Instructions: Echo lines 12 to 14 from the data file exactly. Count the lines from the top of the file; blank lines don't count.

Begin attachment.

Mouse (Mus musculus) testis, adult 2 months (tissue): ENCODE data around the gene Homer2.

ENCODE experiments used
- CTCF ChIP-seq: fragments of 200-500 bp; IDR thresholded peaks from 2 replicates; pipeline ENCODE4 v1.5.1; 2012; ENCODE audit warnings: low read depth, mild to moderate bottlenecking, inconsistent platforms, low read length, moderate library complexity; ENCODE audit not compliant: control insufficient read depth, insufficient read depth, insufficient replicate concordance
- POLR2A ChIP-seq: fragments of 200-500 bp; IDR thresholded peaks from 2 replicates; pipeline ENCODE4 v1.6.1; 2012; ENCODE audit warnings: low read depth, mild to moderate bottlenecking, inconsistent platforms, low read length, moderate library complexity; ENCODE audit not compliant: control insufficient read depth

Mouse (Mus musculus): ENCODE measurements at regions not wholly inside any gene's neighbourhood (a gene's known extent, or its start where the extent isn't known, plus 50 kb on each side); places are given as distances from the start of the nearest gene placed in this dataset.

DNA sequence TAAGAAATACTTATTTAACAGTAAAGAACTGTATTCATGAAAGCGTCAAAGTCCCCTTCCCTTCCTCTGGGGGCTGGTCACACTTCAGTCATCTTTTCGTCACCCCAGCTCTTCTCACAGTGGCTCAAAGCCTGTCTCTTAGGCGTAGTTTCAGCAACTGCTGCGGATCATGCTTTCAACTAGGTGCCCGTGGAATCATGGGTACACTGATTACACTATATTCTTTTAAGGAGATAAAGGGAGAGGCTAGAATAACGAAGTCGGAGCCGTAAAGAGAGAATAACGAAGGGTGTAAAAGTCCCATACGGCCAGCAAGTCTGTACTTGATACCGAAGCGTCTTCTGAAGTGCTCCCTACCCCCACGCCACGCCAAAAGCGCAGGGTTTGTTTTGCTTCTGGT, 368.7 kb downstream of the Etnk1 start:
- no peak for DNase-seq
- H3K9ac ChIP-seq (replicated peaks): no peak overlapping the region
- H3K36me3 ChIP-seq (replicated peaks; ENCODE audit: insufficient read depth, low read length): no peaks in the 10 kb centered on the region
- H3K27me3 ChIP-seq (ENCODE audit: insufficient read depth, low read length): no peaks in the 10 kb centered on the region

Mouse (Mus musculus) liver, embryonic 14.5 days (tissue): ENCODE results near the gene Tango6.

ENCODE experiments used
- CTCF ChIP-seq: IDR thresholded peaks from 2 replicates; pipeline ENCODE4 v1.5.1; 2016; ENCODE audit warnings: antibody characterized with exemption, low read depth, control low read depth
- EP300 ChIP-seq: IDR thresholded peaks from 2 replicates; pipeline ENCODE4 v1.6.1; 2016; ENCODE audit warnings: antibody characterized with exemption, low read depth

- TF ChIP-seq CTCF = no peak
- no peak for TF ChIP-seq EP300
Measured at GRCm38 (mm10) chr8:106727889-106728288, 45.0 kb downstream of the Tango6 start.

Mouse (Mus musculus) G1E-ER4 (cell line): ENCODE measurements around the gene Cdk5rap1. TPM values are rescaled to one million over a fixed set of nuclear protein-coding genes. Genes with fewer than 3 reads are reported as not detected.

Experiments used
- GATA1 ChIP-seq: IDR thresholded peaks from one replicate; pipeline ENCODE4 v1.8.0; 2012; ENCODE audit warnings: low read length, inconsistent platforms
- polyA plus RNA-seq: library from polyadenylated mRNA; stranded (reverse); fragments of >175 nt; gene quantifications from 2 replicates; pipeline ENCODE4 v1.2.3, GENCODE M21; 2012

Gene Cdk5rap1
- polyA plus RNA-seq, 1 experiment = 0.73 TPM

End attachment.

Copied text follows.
ENCODE experiments used
- CTCF ChIP-seq: IDR thresholded peaks from 2 replicates; pipeline ENCODE4 v1.5.1; 2016; ENCODE audit warnings: antibody characterized with exemption, low read depth, control low read depth
- EP300 ChIP-seq: IDR thresholded peaks from 2 replicates; pipeline ENCODE4 v1.6.1; 2016; ENCODE audit warnings: antibody characterized with exemption, low read depth